SaaS finance is an overwhelming subject for many founders. Wouldn’t it be easier to think of exciting software, develop it, and live on without thinking about funding?
Unfortunately, this fantasy world doesn’t exist, and all owners face harsh financial realities. One way is to try and learn as much as possible. If you do, you might even start enjoying it.
In today’s article, we’re touching upon the concepts of burn rate and runway, discussing how they relate, and why they’re essential for a growing startup.
What is Burn Rate?
If you’ve read our previous article about the SaaS burn rate, you’ll already be familiar with the concept. However, let’s go through it again as a refresher.
Burn rate is the sum of all your expenses like the cost of goods sold, research and development, sales and marketing, and overhead costs. This is the amount you ‘lose’ if you don’t have any revenue. The term mostly refers to startups with an initial capital and without an income: these companies ‘burn through’ funding.
There are two types of burn rate. ‘Gross’ is the sum of all the expenses, and ‘net’ is total revenue minus gross burn rate.
Most often, software companies that are just starting to sell to customers might not cover their expenses. In this case, their net burn rate will be negative, and they’ll need additional funding. As sales pick up, the company will reach the break-even point. Eventually, it’ll begin to generate positive cash flow.
What Is Cash Runway?
Let’s discuss what will happen if it takes too long to make the product viable. After some time, the startup will run out of money. According to a CB Insights report, 29% of startups fail because of this exact reason.
Cash runway is the amount of time you can survive without revenue before the startup runs out of money. In other words, it’s the time left until the dreaded zero cash date. Here’s the formula for runway calculation:
Runway = Cash left / Burn rate
While the thought of facing the runway’s end unprepared can be scary, things won’t get too bleak if you start planning for the date early. In this case, you might even manage to postpone it.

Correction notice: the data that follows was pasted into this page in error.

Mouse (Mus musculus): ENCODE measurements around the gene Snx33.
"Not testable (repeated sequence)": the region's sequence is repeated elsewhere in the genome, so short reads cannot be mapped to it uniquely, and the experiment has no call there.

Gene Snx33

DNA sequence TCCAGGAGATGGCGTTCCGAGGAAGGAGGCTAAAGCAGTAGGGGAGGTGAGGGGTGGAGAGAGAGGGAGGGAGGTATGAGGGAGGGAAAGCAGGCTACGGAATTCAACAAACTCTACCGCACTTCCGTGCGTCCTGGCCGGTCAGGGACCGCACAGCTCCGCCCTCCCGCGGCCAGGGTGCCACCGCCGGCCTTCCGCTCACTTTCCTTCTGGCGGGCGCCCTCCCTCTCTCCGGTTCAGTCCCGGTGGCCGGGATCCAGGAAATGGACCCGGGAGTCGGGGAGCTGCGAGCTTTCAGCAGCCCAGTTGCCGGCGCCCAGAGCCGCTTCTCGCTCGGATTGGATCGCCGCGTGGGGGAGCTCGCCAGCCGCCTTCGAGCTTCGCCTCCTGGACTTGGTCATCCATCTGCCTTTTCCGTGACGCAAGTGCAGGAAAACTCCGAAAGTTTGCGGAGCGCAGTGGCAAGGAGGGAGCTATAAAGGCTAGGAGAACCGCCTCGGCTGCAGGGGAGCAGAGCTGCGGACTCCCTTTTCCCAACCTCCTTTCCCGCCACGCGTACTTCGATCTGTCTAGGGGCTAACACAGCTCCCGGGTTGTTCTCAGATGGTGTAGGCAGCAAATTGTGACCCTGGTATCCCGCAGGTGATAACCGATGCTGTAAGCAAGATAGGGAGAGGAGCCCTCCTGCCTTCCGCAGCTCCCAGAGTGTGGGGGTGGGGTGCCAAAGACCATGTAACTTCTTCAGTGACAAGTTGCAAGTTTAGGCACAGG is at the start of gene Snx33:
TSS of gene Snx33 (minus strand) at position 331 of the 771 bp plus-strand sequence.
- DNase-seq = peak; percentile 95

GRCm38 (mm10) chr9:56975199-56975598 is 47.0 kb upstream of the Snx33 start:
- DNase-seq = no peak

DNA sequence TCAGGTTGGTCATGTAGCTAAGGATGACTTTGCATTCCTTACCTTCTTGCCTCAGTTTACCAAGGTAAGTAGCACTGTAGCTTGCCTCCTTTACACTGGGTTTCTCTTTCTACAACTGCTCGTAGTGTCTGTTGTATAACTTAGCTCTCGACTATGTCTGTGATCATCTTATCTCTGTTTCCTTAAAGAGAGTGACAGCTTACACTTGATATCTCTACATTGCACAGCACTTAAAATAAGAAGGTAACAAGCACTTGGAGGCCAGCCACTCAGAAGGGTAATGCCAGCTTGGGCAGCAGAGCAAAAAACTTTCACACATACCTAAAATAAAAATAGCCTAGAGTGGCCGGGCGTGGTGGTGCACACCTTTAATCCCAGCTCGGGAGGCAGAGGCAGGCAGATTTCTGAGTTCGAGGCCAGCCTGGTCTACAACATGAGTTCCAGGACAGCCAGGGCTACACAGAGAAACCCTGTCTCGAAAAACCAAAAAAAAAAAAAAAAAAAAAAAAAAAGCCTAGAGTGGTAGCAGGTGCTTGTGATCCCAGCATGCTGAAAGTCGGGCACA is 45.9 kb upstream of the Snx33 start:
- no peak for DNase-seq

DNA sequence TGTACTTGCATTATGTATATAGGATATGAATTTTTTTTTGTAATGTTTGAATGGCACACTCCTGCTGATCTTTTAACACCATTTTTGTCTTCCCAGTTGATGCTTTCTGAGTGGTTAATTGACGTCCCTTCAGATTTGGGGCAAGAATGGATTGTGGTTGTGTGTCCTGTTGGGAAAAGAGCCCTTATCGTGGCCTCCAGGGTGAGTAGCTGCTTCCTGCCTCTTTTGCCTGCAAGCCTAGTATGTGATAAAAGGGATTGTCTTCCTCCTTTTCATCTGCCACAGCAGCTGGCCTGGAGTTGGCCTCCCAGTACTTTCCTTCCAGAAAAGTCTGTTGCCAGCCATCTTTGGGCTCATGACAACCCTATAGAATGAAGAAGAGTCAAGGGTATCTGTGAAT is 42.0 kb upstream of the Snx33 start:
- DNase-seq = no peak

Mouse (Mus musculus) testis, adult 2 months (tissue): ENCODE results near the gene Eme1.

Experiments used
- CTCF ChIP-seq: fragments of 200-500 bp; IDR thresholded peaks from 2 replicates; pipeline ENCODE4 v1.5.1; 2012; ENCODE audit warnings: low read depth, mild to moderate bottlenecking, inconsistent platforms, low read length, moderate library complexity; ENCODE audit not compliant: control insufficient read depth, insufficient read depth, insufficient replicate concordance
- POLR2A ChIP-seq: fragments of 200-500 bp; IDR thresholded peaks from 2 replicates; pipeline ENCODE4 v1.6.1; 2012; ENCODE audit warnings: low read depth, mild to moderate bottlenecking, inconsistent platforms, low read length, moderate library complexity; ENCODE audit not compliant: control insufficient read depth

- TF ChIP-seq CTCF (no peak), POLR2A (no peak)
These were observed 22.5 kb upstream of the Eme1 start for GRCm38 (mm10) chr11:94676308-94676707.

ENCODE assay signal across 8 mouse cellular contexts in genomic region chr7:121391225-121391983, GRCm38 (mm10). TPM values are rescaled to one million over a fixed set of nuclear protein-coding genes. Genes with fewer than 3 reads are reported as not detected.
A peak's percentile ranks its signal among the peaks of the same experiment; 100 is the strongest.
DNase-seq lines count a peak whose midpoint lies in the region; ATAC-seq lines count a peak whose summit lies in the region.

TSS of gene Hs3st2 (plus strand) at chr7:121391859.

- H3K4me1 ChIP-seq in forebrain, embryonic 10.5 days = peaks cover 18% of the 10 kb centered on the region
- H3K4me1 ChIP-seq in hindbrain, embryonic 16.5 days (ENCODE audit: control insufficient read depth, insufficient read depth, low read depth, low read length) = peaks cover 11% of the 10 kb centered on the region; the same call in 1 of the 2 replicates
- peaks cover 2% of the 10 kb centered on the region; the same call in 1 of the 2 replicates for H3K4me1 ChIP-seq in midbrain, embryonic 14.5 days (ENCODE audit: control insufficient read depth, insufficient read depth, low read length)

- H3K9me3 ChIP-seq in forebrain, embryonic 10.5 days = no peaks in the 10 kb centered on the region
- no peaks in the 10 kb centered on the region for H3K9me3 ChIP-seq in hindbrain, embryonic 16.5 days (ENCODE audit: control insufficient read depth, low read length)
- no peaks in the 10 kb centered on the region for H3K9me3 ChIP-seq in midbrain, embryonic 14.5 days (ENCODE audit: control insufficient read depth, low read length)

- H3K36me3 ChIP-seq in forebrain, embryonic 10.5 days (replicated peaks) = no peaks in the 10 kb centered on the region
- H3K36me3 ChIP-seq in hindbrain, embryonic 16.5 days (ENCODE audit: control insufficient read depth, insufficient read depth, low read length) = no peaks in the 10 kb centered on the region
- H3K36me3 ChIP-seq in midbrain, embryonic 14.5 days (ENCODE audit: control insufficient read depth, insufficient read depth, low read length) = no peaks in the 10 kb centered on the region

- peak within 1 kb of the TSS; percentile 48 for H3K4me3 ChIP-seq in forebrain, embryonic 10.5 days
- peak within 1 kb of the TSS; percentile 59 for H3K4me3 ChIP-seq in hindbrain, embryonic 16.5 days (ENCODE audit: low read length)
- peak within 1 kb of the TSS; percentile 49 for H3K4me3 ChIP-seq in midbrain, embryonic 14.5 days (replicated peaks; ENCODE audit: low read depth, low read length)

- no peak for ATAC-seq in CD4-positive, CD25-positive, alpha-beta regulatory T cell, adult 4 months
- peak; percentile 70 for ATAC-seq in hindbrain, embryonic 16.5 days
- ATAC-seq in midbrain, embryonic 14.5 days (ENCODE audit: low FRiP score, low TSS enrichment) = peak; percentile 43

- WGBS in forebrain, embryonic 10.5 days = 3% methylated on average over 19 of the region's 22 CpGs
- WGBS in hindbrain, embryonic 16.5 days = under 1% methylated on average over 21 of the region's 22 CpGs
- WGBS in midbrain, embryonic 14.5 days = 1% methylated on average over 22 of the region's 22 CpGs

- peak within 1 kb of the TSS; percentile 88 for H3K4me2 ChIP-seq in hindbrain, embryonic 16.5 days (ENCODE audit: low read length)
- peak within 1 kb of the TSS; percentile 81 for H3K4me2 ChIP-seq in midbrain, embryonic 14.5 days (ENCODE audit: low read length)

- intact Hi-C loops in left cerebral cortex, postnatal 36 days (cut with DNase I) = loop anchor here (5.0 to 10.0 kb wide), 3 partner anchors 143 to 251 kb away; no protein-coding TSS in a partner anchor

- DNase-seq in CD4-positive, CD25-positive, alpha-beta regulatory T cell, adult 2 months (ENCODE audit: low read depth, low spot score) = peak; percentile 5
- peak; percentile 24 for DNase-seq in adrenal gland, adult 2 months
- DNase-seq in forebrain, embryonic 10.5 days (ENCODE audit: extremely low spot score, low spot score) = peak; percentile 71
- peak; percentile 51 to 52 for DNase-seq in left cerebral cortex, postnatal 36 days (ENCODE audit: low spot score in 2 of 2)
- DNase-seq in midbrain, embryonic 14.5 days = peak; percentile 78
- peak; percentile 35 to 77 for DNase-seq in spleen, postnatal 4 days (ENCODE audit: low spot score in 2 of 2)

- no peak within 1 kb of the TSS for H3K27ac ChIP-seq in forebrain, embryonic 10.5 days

Paying attention to the SaaS Runway can save you much future trouble. When you know the forecast, you’ll be able to think ahead and come up with solutions for many typical startup issues.
The essential knowledge you’ll gain is how long you have to achieve milestones, and when your next funding round should happen. While a lot depends on your industry and product, a standard time frame is fifteen to eighteen months. Usually, startups take about a year to fifteen months to achieve some key objectives, plus three to six months to find new ways to fund the business.
As you might’ve guessed, the runway isn’t a fixed number. If needed, you can optimize and stretch it.
How Burn Rate Correlates With Runway?
As we’ve established, your burn rate is the primary variable in the SaaS runway calculation equation. It directly impacts the timeframe your business will stay afloat. Changing its value changes the runway length.
Here is a scenario that’ll make all the concepts more clear.
Suppose you’re developing software, burning $10,000 a month (you work alone from home and don’t need office space). You managed to raise $200,000 via angel investors, but no revenue yet. Let’s calculate:
Runway = $200,000 / $10,000 = 20 months
You work for a month, then think of a new, revolutionary software feature that you can’t develop alone. Bringing in an R&D team and renting an office space for an additional $10,000 becomes a necessity.
You’ve already spent $10,000 out of the initial cash balance in the first month, and only $190,000 is in your account now. The new calculation will look like this:
Burn rate 1 = $10,000 + $10,000 = $20,000
Cash balance 1 = $190,000
Runway 1 = $190,000 / $20,000 = 9.5 months
You hire the developers. They take two months to develop the feature, and due to it, you manage to sell the product to 50 customers. As each customer pays you a $100 subscription, you get a $5,000 revenue monthly (for the sake of simplicity, let’s keep the payments monthly).
Burn rate 2 = $20,000 – $5,000 = $15,000 (net burn)
Two months passed: you have less money in the bank.
Cash balance 2 = $190,000 – $40,000 (spending for the two previous months) = $150,000
Runway 2 = $150,000 / $15,000 = 10 months
This example illustrates the connection between burn rate and runway and reaffirms how critical it is to keep an eye on these SaaS metrics.
Figuring out the best way to use money in a startup can be tricky, especially when you don’t know if the product is worth it. Optimizing spending, keeping an eye on your runway, and following other SaaS metrics can help you improve financial decision making.
It’s true; a competent SaaS CFO will masterfully minimize spending and have the money last for as long as possible. However, any startup founder needs to have the basics covered in all business areas.
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